Monarch butterflies are an iconic species, easily recognized by their vibrant orange and black wings speckled with white dots and can be seen feeding in fields and open areas here in the Adirondacks.
The Eurasian Lynx entered North America across the Bering Land Bridge about 2.5 million years ago, in the first of two waves. Glaciers waxed and waned, alternately blocking and opening Beringia, as well as migration paths down to what would become the U.S. border and Canadian province areas, a classic example of how one species gets separated by changing land and sea features, the two groups then evolving in different directions, until representatives of one group can no longer mate, thus resulting in two species. The second wave, coming with melting of northern glaciers evolved into the Canadian Lynx.
Most people have seen the small, flying murals called butterflies. Nature’s living pieces of art that remain an endless show of life and beauty drawn upon wings of flight. The carrier of this splendor, a delicate butterfly.
A butterfly has four wings – two on each side. They are broken into two forewings and two hindwings. The wings are attached to the second and third thoracic segments. When a butterfly is in flight, the wings move up and down in a figure-eight pattern.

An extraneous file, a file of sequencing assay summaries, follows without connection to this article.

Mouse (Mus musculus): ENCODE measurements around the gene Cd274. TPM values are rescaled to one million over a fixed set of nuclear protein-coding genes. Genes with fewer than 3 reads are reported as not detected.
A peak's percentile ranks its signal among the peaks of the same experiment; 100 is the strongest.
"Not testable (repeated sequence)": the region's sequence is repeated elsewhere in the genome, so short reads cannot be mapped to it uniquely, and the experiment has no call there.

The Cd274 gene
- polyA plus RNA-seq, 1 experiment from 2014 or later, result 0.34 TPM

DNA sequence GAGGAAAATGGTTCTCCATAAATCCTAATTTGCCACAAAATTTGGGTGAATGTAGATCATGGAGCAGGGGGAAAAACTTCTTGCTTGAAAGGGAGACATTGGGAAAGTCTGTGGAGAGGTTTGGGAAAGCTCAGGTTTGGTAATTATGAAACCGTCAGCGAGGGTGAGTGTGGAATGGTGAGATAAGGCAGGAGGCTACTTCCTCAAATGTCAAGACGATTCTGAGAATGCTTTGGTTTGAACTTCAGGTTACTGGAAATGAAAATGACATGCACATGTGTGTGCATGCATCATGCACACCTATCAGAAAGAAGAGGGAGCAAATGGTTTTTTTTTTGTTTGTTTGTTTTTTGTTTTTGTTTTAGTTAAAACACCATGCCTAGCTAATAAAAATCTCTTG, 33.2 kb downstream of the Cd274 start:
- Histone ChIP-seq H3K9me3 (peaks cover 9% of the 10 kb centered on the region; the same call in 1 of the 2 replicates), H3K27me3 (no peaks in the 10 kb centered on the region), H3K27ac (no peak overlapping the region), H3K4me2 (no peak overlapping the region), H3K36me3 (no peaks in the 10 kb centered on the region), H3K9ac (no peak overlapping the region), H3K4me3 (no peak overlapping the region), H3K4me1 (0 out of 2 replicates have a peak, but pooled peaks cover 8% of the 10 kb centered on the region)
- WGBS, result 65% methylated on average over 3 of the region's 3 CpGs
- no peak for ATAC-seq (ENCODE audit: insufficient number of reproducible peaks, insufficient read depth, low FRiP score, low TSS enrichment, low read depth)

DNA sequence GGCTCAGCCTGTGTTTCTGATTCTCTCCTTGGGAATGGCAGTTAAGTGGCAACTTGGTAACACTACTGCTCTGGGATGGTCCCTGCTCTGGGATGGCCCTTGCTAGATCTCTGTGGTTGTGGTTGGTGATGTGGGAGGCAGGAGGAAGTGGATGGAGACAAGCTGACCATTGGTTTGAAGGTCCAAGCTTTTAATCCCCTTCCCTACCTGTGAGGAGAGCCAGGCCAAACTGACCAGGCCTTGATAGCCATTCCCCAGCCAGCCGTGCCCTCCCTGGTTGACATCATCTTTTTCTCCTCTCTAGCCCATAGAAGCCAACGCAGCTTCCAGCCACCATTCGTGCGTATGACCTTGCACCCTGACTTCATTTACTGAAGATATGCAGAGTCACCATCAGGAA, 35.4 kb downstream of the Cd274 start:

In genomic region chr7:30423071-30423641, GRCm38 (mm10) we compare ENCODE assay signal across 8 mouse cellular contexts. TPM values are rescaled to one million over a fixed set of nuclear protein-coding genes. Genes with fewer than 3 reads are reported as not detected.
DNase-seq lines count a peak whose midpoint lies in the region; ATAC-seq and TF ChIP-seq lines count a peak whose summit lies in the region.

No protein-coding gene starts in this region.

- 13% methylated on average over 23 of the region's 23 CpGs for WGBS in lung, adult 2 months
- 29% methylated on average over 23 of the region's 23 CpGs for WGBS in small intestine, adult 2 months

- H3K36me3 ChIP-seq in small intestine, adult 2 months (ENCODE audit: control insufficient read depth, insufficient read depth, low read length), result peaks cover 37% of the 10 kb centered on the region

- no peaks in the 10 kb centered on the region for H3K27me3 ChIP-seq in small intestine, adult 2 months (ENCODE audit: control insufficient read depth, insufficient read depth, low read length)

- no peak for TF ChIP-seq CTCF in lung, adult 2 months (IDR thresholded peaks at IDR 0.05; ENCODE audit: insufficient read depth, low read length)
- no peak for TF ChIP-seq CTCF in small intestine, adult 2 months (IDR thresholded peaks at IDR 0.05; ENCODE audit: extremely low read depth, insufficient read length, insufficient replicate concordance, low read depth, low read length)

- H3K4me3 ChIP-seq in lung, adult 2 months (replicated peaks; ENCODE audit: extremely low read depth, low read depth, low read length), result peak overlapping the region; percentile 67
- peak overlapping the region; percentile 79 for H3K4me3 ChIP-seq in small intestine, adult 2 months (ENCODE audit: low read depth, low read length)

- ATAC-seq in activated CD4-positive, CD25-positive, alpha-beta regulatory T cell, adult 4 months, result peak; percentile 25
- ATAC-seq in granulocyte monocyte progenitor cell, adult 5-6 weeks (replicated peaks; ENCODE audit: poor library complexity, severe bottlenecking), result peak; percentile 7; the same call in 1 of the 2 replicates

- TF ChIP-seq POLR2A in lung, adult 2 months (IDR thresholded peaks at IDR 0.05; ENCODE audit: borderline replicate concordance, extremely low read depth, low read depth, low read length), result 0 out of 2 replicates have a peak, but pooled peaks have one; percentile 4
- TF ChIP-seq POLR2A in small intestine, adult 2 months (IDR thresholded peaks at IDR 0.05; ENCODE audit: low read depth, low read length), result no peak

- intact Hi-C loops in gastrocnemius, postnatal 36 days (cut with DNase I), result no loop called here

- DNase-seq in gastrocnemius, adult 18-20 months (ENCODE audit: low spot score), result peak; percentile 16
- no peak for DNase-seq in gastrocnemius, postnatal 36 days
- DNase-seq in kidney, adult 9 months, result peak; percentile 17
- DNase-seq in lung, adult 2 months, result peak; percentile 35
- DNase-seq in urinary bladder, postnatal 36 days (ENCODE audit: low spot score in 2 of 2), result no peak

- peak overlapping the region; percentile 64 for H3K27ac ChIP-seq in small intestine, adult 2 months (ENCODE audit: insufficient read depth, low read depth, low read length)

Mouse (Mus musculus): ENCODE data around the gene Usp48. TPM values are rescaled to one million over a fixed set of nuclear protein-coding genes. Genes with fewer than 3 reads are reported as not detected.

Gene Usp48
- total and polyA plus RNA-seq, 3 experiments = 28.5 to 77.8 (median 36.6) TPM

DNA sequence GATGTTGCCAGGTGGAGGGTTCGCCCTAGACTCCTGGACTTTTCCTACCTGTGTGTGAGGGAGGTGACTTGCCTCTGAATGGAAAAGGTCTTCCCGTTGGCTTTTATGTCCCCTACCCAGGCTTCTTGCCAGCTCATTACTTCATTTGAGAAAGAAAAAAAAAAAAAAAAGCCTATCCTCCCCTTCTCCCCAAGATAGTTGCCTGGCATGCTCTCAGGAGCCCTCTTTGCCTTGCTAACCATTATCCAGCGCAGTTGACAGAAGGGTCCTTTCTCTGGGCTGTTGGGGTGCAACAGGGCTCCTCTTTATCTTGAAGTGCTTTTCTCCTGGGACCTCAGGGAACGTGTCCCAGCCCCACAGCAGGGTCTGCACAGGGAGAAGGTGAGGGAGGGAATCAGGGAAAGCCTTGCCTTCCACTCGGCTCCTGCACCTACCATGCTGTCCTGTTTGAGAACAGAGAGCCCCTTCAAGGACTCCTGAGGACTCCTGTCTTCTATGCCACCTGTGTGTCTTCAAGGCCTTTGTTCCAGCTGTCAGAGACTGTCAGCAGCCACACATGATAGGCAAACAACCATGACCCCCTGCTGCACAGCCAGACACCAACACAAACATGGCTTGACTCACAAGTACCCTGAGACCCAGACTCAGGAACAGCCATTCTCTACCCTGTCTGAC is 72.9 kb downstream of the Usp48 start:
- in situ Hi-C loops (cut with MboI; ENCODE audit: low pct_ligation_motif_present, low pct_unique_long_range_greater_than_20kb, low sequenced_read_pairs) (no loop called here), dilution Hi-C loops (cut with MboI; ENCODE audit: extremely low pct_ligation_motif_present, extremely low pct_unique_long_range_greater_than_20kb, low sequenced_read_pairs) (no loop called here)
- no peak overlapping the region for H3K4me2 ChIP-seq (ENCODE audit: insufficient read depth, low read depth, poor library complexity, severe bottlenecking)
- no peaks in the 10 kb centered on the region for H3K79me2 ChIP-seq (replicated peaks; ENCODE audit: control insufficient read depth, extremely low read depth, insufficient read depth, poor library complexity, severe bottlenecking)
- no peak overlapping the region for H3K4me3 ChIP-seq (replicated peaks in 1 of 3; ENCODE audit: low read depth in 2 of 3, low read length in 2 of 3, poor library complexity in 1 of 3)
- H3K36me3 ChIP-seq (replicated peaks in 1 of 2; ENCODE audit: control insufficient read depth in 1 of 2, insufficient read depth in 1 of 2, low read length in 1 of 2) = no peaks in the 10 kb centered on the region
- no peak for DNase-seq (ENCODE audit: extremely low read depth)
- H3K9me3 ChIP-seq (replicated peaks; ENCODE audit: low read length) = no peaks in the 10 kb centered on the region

Butterfly wings are made up of two chitinous layers. Each wing is covered by thousands of colorful scales and hairs. These wing scales are tiny overlapping pieces of chitin on a butterfly wing only seen in detail under a microscope. They are attached at the body wall and are modified, plate-like setae or hairs.
Get to Know New York’s Natives: Cow Parsnip
Caution: This native plant can cause burns on skin
If you follow DEC on any social media platforms, it’s hard to miss that giant hogweed season is upon us. Giant hogweed is a large invasive plant from Eurasia that contains sap which can cause burning on your skin. Giant hogweed is found in many parts of the state (particularly Western and Central NY), but there are many look-alike species that can often get misidentified as this plant.